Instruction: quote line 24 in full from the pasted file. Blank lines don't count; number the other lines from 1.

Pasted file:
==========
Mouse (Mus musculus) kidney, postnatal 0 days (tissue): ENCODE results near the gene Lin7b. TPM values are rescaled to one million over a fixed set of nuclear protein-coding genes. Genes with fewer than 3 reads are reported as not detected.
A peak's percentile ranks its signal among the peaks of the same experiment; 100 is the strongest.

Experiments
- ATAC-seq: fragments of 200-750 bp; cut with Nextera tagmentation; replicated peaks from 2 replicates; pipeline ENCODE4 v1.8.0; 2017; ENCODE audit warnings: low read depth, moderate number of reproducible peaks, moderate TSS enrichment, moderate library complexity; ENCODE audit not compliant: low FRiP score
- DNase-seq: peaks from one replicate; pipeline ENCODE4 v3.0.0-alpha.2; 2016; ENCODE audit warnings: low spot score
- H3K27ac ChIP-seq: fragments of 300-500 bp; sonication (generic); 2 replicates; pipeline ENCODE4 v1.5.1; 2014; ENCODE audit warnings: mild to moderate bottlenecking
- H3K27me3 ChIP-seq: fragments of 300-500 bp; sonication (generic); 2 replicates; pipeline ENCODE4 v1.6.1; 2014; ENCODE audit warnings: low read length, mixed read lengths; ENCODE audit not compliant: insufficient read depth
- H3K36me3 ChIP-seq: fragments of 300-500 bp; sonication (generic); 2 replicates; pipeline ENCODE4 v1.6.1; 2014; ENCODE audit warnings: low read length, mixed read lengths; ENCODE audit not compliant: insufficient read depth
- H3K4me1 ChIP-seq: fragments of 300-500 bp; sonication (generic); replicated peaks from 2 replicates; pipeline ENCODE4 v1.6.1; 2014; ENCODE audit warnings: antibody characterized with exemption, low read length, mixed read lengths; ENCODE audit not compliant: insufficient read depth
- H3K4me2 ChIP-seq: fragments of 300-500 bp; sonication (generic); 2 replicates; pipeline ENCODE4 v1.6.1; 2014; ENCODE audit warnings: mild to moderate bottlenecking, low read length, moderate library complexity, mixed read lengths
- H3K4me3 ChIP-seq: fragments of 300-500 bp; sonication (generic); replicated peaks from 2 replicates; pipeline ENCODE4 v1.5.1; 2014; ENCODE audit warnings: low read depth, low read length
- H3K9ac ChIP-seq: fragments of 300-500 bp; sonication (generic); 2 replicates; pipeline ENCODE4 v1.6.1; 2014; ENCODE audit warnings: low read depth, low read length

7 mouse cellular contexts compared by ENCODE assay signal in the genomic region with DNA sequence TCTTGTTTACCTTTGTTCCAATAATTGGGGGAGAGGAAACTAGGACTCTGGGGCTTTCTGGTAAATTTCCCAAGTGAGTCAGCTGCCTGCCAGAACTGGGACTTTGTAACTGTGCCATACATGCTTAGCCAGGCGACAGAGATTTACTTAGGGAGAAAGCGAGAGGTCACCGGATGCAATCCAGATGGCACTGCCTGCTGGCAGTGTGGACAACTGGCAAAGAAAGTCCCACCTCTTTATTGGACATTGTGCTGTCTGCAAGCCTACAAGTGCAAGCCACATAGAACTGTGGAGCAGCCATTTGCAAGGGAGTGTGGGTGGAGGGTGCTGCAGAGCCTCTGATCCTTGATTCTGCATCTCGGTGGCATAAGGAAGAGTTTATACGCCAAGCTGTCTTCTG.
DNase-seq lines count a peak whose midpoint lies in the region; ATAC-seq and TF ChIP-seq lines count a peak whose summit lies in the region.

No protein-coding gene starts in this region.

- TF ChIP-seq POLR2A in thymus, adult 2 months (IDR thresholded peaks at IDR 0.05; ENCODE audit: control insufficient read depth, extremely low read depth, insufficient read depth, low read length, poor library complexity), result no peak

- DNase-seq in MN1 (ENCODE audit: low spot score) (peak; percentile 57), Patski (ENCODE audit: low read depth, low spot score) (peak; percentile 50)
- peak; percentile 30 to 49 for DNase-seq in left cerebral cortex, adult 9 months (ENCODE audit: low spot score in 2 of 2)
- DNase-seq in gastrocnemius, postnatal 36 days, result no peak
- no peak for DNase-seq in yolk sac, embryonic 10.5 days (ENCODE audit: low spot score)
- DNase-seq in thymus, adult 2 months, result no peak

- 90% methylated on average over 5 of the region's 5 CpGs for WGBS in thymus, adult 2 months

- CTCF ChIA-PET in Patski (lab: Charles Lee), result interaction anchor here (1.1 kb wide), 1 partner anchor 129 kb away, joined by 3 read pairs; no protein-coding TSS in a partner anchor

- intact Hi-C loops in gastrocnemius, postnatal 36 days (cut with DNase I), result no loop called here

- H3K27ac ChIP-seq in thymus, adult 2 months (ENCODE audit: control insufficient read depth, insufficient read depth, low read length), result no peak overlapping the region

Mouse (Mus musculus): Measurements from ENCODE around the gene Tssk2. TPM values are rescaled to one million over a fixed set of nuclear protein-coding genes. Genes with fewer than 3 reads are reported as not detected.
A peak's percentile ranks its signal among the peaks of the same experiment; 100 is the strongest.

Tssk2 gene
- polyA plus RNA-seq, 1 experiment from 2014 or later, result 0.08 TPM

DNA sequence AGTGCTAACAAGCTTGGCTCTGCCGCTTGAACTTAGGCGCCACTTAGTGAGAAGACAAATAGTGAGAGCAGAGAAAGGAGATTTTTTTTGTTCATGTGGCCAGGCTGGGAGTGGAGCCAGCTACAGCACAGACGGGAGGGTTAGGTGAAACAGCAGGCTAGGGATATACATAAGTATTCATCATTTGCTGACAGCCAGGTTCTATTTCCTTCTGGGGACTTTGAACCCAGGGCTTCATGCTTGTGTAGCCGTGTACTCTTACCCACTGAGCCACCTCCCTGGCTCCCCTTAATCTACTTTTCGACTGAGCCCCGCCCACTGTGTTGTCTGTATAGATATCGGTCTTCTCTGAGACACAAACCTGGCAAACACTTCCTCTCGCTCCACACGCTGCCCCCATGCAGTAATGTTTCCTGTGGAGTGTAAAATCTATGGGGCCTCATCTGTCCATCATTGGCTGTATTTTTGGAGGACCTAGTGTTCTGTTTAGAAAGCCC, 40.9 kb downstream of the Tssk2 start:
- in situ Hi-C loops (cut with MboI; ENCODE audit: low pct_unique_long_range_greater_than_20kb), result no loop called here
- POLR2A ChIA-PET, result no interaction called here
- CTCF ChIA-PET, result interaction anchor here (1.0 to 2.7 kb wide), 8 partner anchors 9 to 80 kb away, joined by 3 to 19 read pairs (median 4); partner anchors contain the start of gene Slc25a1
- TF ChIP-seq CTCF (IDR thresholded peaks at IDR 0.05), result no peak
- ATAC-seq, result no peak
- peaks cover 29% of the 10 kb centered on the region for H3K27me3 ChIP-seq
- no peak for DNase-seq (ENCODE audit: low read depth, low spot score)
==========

- intact Hi-C loops in gastrocnemius, postnatal 36 days (cut with DNase I), result no loop called here